When it comes to the most popular New Year’s traditions, making a resolution ranks right up there with countdowns, ball drops, and off-key renditions of Auld Lang Syne.
Year after year, health-related goals top the list of New Year’s resolutions, and 2018 is no exception. Whether it’s getting back in the gym, taking a daily walk, or simply trying to eat better, most of us are familiar with re-focusing on healthy habits when January rolls around.
While the new year may be a great time to improve your physical health, it offers a perfect opportunity to boost your financial health as well.
Determine Your Starting Point
Like any good coach will tell you, it’s impossible to know how far you’ve come unless you know where you started. Before starting you on a new workout program, most trainers would administer a basic fitness test to measure your current strength, conditioning, flexibility, and power. Similarly, an honest assessment of your current checking, savings, investments, cash flow, and credit can provide a snapshot of your financial baseline and help identify areas for improvement.
Five Keys to Financial Fitness
- Checking: When it comes to your checking account, do you find yourself treating overdraft protection as a lifeline instead of a safety net? Brush up your banking skills by visiting CheckRight, a self-paced, online course designed to help you manage your money with confidence.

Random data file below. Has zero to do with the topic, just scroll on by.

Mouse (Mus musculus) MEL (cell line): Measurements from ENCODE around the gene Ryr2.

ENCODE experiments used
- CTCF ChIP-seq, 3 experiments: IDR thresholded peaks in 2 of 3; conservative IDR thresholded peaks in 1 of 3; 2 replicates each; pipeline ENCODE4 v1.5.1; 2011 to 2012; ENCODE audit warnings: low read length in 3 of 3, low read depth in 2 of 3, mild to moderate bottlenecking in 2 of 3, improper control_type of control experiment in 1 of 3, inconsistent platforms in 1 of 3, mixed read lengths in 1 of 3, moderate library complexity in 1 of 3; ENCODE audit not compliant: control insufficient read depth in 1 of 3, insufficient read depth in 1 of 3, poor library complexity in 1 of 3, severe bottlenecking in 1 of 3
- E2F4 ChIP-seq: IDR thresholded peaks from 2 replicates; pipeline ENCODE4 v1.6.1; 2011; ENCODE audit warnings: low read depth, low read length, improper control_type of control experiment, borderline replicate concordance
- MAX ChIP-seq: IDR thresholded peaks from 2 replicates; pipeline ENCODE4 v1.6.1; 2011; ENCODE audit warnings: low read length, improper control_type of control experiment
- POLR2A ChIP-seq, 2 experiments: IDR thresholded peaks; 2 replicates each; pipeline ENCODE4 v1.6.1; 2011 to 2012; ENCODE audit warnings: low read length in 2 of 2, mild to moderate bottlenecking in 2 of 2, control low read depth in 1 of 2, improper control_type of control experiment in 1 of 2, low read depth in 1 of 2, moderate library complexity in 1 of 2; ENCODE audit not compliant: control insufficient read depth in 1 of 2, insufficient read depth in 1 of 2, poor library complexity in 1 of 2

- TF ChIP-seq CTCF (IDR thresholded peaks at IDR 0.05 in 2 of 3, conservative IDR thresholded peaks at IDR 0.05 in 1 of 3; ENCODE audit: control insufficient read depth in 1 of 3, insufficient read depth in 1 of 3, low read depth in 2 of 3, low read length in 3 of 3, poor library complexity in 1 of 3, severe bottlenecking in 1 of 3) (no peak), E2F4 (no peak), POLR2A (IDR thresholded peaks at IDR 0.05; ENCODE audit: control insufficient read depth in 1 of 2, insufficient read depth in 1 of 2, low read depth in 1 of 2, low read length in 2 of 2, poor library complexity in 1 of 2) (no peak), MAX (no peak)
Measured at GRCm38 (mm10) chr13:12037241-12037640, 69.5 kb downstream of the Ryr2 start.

- Savings: It’s almost impossible to predict when car problems or job losses might happen, but setting aside 3-6 months of living expenses in an emergency fund can help smooth out those unexpected bumps in the road. Save early, save often.
- Investments: The key to long-term financial success is making your money work for you. If you haven’t started planning for the future, there’s no time like the present to begin. Scient members receive a complimentary financial review, so contact our financial advisor for expert advice on college savings accounts, IRA options, 401(k)’s, and more.
- Cash Flow: When you need to make a big purchase, using credit cards can tie up your money in an endless cycle of interest payments. A personal loan or home equity line of credit can offer the financing you need—often with lower interest rates than most credit cards. That means you can hang onto more of your hard-earned money each month.
- Credit: Investments are one way to put your money to work, the Visa® Signature Helix card is another. By making purchases with your credit card and paying the balance off each month, you can strengthen your credit rating and earn money-saving rewards on dining, entertainment, and travel.
As you commit to getting financially fit in 2018, remember that progress is better than perfection. Focus on making small, manageable improvements, and when you look back at the end of the year, there’s a good chance you’ll be pleasantly surprised at how far you’ve come.